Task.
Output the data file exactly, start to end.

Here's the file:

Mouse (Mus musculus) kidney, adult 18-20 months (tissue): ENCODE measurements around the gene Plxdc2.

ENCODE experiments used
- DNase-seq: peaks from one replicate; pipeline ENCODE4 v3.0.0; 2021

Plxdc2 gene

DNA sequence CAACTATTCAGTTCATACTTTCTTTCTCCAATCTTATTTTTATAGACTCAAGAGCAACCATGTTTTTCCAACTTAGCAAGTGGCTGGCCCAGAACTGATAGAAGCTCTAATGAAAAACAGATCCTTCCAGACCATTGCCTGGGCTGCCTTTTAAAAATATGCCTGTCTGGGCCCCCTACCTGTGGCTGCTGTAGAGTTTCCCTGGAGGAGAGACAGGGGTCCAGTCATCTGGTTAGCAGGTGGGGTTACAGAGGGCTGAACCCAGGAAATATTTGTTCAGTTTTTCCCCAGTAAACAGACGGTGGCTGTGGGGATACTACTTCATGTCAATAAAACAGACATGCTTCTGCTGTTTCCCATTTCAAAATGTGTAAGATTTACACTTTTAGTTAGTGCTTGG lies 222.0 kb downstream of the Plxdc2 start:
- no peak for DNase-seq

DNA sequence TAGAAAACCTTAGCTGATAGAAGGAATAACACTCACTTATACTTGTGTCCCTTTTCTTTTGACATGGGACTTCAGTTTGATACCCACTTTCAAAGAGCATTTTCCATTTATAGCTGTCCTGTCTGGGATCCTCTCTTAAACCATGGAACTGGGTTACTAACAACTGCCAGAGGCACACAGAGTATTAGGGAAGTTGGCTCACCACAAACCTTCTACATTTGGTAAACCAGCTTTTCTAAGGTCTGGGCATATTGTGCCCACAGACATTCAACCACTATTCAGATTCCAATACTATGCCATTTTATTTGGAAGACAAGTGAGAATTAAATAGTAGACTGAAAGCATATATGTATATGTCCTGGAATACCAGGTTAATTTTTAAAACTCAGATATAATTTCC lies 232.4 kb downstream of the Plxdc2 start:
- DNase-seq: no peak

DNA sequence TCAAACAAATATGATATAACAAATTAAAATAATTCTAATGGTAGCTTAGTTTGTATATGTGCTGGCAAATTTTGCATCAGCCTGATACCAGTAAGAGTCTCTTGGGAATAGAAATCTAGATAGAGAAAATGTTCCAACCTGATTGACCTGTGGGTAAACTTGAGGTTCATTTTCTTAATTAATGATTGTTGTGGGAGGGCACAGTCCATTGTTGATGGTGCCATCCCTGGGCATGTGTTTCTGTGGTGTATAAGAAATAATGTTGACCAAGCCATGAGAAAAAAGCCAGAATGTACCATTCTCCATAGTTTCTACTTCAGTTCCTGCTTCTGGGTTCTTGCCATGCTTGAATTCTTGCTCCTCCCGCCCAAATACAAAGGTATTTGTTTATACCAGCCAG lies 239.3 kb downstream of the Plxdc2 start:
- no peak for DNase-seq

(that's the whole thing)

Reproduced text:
Mouse (Mus musculus) kidney, adult 18-20 months (tissue): ENCODE measurements around the gene Plxdc2.

ENCODE experiments used
- DNase-seq: peaks from one replicate; pipeline ENCODE4 v3.0.0; 2021

Plxdc2 gene

DNA sequence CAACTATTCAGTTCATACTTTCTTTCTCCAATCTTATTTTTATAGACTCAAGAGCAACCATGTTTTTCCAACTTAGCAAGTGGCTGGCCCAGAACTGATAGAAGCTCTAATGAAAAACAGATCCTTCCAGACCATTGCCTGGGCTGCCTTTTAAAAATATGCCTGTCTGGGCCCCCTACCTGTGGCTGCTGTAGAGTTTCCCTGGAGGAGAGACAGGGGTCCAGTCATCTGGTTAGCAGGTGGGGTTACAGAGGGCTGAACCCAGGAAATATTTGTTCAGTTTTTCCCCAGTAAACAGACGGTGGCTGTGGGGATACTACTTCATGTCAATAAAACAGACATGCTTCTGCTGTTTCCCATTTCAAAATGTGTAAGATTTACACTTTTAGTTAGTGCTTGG lies 222.0 kb downstream of the Plxdc2 start:
- no peak for DNase-seq

DNA sequence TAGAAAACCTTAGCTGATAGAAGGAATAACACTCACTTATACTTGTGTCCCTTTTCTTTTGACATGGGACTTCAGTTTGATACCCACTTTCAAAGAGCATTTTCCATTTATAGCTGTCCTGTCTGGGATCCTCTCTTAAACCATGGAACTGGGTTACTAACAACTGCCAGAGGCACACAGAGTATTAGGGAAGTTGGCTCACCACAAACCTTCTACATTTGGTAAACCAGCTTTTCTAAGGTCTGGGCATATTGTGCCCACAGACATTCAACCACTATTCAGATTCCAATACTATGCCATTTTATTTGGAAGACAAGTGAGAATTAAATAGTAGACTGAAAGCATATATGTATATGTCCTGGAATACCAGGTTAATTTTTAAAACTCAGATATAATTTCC lies 232.4 kb downstream of the Plxdc2 start:
- DNase-seq: no peak

DNA sequence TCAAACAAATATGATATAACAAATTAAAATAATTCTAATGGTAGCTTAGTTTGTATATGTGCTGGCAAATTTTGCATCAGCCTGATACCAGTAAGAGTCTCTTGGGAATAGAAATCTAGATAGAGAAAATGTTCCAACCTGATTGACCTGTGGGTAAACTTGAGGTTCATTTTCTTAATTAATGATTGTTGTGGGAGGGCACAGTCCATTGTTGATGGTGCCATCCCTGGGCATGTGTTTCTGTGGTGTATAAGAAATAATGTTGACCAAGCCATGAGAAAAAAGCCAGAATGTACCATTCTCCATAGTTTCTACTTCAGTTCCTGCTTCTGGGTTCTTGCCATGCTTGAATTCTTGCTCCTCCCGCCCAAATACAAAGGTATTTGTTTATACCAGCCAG lies 239.3 kb downstream of the Plxdc2 start:
- no peak for DNase-seq